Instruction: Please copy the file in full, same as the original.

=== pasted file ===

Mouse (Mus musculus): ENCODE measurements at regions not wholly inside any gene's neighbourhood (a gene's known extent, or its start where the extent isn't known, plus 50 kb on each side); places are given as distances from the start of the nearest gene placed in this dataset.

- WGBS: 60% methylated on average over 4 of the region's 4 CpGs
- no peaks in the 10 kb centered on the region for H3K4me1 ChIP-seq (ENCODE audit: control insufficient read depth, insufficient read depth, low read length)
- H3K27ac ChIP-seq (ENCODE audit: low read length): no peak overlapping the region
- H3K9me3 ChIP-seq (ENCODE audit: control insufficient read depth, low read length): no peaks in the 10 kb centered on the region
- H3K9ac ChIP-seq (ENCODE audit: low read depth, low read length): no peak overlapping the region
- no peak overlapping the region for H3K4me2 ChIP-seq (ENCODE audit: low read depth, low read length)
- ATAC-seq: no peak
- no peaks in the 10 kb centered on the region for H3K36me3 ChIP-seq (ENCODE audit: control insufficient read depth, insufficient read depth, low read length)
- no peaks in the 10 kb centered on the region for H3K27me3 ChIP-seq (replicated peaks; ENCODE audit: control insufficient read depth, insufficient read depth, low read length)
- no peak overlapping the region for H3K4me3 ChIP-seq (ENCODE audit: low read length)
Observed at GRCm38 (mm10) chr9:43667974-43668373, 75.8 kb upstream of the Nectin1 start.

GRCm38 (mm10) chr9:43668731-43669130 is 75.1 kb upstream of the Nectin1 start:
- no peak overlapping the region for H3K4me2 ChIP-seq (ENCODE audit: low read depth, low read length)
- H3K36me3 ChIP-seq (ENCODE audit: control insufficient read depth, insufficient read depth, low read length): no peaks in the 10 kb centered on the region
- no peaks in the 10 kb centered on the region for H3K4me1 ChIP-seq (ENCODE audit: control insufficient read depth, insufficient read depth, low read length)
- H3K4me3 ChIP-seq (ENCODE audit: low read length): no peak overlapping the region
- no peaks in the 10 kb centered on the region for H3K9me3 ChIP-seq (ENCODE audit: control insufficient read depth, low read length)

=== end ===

Mouse (Mus musculus): ENCODE measurements at regions not wholly inside any gene's neighbourhood (a gene's known extent, or its start where the extent isn't known, plus 50 kb on each side); places are given as distances from the start of the nearest gene placed in this dataset.

- WGBS: 60% methylated on average over 4 of the region's 4 CpGs
- no peaks in the 10 kb centered on the region for H3K4me1 ChIP-seq (ENCODE audit: control insufficient read depth, insufficient read depth, low read length)
- H3K27ac ChIP-seq (ENCODE audit: low read length): no peak overlapping the region
- H3K9me3 ChIP-seq (ENCODE audit: control insufficient read depth, low read length): no peaks in the 10 kb centered on the region
- H3K9ac ChIP-seq (ENCODE audit: low read depth, low read length): no peak overlapping the region
- no peak overlapping the region for H3K4me2 ChIP-seq (ENCODE audit: low read depth, low read length)
- ATAC-seq: no peak
- no peaks in the 10 kb centered on the region for H3K36me3 ChIP-seq (ENCODE audit: control insufficient read depth, insufficient read depth, low read length)
- no peaks in the 10 kb centered on the region for H3K27me3 ChIP-seq (replicated peaks; ENCODE audit: control insufficient read depth, insufficient read depth, low read length)
- no peak overlapping the region for H3K4me3 ChIP-seq (ENCODE audit: low read length)
Observed at GRCm38 (mm10) chr9:43667974-43668373, 75.8 kb upstream of the Nectin1 start.

GRCm38 (mm10) chr9:43668731-43669130 is 75.1 kb upstream of the Nectin1 start:
- no peak overlapping the region for H3K4me2 ChIP-seq (ENCODE audit: low read depth, low read length)
- H3K36me3 ChIP-seq (ENCODE audit: control insufficient read depth, insufficient read depth, low read length): no peaks in the 10 kb centered on the region
- no peaks in the 10 kb centered on the region for H3K4me1 ChIP-seq (ENCODE audit: control insufficient read depth, insufficient read depth, low read length)
- H3K4me3 ChIP-seq (ENCODE audit: low read length): no peak overlapping the region
- no peaks in the 10 kb centered on the region for H3K9me3 ChIP-seq (ENCODE audit: control insufficient read depth, low read length)